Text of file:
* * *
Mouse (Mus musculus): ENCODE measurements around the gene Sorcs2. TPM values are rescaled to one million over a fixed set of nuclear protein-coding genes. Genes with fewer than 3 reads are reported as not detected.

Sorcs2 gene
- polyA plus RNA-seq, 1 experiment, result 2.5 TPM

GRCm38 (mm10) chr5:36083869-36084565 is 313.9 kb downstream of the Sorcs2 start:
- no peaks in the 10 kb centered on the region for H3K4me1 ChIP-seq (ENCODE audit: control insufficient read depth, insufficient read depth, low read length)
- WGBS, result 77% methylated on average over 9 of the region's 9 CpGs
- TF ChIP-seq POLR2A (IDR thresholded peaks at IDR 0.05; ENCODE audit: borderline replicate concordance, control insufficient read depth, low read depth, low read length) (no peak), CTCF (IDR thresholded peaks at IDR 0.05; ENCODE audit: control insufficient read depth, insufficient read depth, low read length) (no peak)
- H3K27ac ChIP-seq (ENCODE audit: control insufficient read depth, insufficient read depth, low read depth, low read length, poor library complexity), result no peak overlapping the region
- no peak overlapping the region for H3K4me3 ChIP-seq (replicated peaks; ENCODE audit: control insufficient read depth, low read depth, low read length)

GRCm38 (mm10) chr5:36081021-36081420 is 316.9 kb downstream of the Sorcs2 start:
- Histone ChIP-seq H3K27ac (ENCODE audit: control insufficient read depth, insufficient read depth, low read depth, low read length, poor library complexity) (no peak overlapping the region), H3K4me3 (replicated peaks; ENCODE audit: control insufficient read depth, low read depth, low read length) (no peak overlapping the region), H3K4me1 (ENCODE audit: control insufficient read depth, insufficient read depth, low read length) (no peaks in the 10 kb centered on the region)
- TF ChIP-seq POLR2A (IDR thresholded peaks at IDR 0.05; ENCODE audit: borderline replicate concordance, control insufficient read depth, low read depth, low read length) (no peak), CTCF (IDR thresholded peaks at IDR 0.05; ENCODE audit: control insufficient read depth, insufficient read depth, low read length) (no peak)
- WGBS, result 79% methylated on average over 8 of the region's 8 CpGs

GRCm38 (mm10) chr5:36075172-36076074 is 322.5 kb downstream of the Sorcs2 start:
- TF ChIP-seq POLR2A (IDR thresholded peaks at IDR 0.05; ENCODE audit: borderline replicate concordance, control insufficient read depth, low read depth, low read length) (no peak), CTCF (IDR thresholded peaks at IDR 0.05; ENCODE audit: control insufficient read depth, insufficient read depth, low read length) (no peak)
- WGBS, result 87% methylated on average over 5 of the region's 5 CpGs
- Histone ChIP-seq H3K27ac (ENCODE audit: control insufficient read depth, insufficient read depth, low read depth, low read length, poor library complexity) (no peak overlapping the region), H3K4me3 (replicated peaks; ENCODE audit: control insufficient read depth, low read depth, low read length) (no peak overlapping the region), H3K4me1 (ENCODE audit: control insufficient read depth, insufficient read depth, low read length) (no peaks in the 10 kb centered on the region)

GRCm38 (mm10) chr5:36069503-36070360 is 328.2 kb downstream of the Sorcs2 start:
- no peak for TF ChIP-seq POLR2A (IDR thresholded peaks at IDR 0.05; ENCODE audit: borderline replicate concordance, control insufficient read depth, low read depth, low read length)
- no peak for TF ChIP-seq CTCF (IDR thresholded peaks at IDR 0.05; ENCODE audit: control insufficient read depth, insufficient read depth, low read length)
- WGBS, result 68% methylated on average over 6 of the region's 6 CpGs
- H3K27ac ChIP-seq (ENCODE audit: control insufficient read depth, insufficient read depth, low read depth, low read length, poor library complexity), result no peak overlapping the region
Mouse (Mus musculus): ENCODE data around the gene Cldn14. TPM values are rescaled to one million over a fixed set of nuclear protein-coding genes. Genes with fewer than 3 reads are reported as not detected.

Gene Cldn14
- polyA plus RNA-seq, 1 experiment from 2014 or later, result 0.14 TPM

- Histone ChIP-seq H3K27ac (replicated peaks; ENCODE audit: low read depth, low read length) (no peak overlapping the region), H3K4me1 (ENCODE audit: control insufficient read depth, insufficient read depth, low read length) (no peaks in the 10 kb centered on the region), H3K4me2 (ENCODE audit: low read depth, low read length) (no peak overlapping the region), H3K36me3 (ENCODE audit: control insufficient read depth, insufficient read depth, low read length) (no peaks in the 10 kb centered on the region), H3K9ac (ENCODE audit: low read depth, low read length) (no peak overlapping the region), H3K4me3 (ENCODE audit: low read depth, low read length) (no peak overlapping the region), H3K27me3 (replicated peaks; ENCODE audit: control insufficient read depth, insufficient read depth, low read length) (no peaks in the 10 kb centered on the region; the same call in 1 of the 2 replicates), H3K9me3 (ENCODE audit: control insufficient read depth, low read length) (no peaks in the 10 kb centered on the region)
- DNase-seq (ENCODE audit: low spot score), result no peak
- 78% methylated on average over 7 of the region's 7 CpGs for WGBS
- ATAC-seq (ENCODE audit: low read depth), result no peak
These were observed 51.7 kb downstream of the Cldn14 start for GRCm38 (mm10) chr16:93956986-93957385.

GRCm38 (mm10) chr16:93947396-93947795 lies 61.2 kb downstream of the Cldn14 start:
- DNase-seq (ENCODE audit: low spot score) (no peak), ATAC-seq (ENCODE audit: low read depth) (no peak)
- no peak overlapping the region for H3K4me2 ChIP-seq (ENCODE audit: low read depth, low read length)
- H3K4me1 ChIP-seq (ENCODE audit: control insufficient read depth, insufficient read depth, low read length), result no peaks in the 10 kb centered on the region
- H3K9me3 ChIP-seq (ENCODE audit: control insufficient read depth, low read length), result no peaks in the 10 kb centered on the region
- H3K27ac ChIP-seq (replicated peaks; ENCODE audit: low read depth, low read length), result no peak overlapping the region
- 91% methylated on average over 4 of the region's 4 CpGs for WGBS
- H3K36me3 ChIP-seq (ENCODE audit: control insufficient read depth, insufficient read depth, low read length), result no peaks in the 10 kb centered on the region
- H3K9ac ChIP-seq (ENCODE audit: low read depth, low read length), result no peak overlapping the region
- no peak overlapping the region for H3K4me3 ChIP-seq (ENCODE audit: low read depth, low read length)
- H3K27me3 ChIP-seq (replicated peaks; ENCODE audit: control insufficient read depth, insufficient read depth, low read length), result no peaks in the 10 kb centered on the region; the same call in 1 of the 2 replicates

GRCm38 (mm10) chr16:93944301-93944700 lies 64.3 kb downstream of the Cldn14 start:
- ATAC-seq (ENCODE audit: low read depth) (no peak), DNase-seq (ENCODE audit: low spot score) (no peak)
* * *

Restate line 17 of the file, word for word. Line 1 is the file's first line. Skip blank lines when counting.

- Histone ChIP-seq H3K27ac (ENCODE audit: control insufficient read depth, insufficient read depth, low read depth, low read length, poor library complexity) (no peak overlapping the region), H3K4me3 (replicated peaks; ENCODE audit: control insufficient read depth, low read depth, low read length) (no peak overlapping the region), H3K4me1 (ENCODE audit: control insufficient read depth, insufficient read depth, low read length) (no peaks in the 10 kb centered on the region)